HIDALGO COUNTY — Chained up, crammed in, maxed out. This isn’t just how the inmates feel in the Hidalgo County Detention Facility in Texas, it’s how Sheriff Lupe Trevino feels about his biggest county problem.
“Overcrowding definitely is our number one problem,” said Sheriff Lupe Trevino of Hidalgo County.
This maximum security jail is the seventh largest jail in the state of Texas.
“The capacity for the Hidalgo County Jail is 1,232,” said Trevino. But the total number of inmates goes over 1,300, forcing many of the inmates to be outsourced.
This place holds some of Hidalgo County’s worst offenders, but which type of criminals are filling up the cell blocks the fastest?
“And that is the undocumented immigrant bookings and the gang bookings,” said Trevino.
Trevino believes increasing border violence is bringing his head count up.
“Since the 2009 drug wars, our numbers have increased dramatically. And reason being I believe is that a lot of people are fleeing from the cartel drug wars,” said Trevino.
Trevino knows he can’t fix the violence resulting from cartels in Mexico.
“But there is something we can do about the gang problem. We have a very pro-active anti-gang program called GAP. It’s a gang awareness program,” said Trevino.
Gang members alone create the biggest spacing issues, because detention officers can’t put rival gang members in the same cell. So many cells aren’t filled to capacity. Detention officers say it is too dangerous to add anyone not affiliated with the gang inside.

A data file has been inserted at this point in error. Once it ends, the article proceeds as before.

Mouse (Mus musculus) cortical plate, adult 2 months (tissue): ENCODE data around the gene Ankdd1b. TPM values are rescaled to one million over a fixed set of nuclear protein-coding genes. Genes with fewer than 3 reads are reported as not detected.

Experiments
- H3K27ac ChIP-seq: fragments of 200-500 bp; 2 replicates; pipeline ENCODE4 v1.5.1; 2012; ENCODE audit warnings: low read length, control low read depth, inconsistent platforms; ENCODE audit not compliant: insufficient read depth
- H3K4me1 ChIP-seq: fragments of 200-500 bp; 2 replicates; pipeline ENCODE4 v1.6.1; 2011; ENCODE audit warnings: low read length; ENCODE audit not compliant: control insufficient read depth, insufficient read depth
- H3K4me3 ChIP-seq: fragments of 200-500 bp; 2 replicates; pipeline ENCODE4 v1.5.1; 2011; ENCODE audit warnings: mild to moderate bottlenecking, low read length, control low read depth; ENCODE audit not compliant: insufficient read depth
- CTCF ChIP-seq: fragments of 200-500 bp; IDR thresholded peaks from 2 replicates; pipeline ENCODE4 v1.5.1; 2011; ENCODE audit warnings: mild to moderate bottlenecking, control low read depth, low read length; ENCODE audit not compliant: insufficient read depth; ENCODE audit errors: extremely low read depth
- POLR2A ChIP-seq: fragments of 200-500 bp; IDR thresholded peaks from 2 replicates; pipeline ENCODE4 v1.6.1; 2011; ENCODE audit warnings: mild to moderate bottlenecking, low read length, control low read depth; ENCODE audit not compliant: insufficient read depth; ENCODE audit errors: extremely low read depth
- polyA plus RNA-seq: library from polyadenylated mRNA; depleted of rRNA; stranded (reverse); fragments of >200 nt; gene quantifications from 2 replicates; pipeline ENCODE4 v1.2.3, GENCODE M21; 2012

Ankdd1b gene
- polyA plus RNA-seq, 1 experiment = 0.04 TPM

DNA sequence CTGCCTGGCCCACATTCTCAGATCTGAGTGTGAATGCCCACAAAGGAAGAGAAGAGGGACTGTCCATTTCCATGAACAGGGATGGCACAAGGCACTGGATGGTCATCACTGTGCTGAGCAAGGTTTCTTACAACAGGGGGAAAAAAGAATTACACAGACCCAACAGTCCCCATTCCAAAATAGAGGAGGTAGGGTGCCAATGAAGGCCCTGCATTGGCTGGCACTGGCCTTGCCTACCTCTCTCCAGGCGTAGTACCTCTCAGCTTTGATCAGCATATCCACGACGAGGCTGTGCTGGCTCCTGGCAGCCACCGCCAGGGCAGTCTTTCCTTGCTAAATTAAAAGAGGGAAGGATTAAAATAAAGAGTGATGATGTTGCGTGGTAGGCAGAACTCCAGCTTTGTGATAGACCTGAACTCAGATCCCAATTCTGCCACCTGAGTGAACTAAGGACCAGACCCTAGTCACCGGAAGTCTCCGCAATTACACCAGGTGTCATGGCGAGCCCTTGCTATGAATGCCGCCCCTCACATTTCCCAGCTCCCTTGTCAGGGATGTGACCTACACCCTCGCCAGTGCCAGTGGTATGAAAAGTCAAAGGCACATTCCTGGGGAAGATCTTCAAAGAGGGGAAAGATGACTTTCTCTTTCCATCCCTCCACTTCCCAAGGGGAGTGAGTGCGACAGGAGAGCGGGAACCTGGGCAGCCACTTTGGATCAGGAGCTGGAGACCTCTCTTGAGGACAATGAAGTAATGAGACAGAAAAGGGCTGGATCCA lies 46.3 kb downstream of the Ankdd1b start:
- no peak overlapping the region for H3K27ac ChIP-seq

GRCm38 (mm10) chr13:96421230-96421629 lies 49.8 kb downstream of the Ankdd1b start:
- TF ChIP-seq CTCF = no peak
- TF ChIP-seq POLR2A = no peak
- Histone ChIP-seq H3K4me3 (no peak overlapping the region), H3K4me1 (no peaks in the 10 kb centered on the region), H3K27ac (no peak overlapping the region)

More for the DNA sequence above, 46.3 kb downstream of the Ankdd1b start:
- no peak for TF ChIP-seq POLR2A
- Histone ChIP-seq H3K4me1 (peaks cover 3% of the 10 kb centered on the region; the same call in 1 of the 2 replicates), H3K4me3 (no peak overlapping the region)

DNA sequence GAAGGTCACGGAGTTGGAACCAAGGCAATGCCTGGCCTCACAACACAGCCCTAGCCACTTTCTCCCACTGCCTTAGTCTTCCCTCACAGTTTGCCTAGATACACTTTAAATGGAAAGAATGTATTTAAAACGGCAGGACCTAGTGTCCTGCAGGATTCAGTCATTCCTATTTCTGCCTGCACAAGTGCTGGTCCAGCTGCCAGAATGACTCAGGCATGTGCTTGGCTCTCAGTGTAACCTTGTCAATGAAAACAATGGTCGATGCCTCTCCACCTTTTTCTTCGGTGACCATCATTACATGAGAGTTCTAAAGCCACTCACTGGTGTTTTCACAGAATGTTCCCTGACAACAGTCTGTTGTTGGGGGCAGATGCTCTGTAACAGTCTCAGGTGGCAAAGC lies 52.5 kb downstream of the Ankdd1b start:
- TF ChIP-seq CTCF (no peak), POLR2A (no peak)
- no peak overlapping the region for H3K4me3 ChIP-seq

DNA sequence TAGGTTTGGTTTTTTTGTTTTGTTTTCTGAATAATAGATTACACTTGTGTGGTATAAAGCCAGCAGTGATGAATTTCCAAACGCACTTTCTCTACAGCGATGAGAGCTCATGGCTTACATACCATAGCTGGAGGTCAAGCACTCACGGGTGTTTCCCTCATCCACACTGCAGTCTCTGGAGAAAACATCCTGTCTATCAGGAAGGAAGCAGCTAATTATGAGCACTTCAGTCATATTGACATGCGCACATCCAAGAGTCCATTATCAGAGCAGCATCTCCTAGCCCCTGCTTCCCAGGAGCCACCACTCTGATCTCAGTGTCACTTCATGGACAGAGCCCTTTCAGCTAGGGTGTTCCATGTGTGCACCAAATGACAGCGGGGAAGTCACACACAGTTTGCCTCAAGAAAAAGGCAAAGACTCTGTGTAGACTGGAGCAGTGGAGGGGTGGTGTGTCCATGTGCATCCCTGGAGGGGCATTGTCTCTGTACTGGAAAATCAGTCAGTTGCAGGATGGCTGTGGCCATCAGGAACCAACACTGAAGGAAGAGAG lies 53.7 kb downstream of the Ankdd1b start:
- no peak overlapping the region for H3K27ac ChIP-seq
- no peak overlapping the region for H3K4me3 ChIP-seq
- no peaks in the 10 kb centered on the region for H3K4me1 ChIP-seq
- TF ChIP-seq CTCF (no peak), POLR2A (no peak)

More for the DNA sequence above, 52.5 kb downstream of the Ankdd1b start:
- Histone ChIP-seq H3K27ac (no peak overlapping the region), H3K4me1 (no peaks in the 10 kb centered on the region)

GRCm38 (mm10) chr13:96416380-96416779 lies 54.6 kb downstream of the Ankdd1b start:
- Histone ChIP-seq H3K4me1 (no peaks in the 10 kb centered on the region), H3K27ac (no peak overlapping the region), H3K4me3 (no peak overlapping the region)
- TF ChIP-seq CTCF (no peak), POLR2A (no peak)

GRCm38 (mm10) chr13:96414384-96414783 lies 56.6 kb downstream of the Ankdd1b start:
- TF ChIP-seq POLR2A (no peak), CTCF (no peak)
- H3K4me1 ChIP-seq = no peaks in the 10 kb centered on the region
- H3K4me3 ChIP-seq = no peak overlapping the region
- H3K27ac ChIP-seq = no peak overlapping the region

Captain Belinda Madrigal said they must identify each inmates gang affiliation the second they put on their orange jumpsuit.
“They sign an SEG form that we call, and that form is basically them telling us that they are part of a gang, and they are taking full responsibility for being in that tank,” said Captain Belinda Madrigal, Hidalgo County Jail Facility.
But no matter the crime, the point is the number of inmates isn’t going down. It costs $48.71 to house one inmate per day in jail. But not everyone stays in Edinburg, with the jail at capacity, overflowing inmates must be outsourced to other facilities.
“Since 2003 we have paid out 11.2 million dollars to outsource our inmates to the private corrections corporations, we are making millionaires out of them,” said Trevino.
And money to pay that bill comes directly out of tax payers wallets. But Trevino said he knows a way to end this never ending money pit.
“The solution I believe to our overcrowding is expansion. and that is really about the only way we can do it. We can expand this current facility to 2,000 beds, which is an addition 768 beds,” said Trevino.
Expansion comes at a price, fortunately Trevino has a solution for that too.
“We could work out a contract with the U.S. Marshals where I could lease them 500 beds at about 52 to 57 dollars a day per bed depending on the negotiation. And we could probably raise, generate $10 million a year,” said Trevino.